Developmental onset of bilirubin-induced neurotoxicity involves Toll-like receptor 2-dependent signaling in humanized UDP-glucuronosyltransferase1 mice [Molecular Bases of Disease]

January 8th, 2014 by Yueh, M.-F., Chen, S., Tukey, R. H.

Biological and signaling events that connect developmentally induced hyperbilirubinemia to bilirubin induced neurological dysfunction (BIND) and CNS toxicity in humans are poorly understood. In mammals, UDP-glucuronosyltransferase 1A1 (UGT1A1) is the sole enzyme responsible for bilirubin glucuronidation, a rate-limiting step necessary for bilirubin metabolism and clearance. Humanized mice that express the entire UGT1 locus (hUGT1) and the UGT1A1 gene, develop neonatal hyperbilirubinemia, with 8-10 percentage of hUGT1 mice succumbing to CNS damage, a phenotype that is presented by uncontrollable seizures. We demonstrate that neuroinflammation and reactive gliosis are prominent features of bilirubin brain toxicity, and a disturbed redox status resulting from activation of NADPH oxidase is an important contributing mechanism found in bilirubin induced neurological dysfunction (BIND). Using knockout mice and primary brain cells, we connect a key pattern recognition receptor, Toll-like receptor 2 (TLR2), to hyperbilirubinemia-induced signaling. We illustrate a requirement for TLR2 signaling in regulating gliosis, proinflammatory mediators, and oxidative stress when neonatal mice encounter severe hyperbilirubinemia. TLR2-mediated gliosis strongly correlates with pronounced neuroinflammation in the CNS with upregulation of TNFα, IL-1β, and IL-6, creating a pro-inflammatory CNS environment. Gene expression and immunohistochemistry staining show that hUGT1/Tlr2-/- mice fail to activate glial cells, proinflammatory cytokines, and stress response genes. In addition, bilirubin-induced apoptosis was significantly enhanced by blocking TLR2 signaling indicating its anti-apoptotic property. Consequently, a higher neonatal death rate (57.1%) in hUGT1/Tlr2-/- mice was observed when compared to hUGT1 mice (8.7%). These results suggest that TLR2 signaling and microglia neuroinflammation are linked to a repair and/or protection mode against BIND.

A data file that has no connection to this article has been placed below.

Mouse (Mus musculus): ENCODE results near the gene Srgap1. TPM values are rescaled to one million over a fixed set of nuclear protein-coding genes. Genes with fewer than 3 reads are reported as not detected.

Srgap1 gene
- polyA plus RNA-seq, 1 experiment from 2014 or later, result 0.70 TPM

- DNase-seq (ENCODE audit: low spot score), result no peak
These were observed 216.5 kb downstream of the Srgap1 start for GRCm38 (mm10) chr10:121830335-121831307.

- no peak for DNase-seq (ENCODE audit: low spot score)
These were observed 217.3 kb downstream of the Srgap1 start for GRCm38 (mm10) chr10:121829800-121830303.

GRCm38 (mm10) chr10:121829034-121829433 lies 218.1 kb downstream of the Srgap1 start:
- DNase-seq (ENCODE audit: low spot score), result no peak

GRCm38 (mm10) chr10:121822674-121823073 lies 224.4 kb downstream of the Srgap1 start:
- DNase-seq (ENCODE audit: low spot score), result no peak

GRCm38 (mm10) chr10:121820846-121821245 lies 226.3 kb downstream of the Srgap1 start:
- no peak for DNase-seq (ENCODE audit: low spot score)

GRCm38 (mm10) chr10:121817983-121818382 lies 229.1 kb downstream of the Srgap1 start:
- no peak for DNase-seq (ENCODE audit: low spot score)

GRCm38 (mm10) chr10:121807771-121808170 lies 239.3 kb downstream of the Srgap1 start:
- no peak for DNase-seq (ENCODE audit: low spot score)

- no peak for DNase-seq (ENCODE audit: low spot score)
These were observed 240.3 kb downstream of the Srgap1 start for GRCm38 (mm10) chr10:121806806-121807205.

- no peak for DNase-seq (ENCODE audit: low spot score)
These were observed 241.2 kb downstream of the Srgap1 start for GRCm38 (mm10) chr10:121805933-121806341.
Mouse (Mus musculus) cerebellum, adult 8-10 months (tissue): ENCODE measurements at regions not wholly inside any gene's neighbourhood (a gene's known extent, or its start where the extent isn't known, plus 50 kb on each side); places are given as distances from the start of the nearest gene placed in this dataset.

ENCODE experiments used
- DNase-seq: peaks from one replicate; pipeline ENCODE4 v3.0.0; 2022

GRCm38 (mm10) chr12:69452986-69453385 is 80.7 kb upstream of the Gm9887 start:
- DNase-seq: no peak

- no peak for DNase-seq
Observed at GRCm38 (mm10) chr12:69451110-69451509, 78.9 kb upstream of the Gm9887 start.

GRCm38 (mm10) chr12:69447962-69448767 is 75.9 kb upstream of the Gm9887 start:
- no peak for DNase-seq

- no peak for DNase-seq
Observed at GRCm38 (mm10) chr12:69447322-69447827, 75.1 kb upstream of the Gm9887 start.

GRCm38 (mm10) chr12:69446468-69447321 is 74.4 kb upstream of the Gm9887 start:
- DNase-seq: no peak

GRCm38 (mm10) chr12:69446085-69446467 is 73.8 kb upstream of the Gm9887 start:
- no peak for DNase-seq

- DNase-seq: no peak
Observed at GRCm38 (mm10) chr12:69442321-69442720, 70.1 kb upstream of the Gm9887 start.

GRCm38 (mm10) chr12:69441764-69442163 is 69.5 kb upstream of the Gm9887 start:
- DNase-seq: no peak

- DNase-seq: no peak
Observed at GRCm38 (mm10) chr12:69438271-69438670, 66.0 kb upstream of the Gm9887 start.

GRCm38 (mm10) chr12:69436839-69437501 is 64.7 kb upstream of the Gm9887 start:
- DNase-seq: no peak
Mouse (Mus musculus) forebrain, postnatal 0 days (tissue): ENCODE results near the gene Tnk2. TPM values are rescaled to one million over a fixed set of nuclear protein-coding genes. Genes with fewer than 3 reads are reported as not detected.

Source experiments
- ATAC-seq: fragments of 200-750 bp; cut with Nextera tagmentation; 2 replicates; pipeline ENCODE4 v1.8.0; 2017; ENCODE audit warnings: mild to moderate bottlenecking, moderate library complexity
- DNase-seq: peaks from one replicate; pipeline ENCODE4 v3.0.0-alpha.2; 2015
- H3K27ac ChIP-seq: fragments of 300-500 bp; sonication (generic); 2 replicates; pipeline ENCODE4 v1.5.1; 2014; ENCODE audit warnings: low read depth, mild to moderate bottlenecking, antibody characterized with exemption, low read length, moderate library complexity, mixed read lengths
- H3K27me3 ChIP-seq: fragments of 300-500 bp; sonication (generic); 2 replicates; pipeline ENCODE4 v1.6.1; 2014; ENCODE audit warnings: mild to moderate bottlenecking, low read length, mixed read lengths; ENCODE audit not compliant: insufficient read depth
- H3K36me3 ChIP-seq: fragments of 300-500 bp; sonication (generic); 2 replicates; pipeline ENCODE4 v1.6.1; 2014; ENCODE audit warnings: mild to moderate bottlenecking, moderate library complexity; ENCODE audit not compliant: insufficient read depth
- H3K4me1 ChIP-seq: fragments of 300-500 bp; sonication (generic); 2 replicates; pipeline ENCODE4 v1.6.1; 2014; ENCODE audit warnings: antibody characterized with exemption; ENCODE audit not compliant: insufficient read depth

• Posted in Journal of Biological Chemistry, Publications
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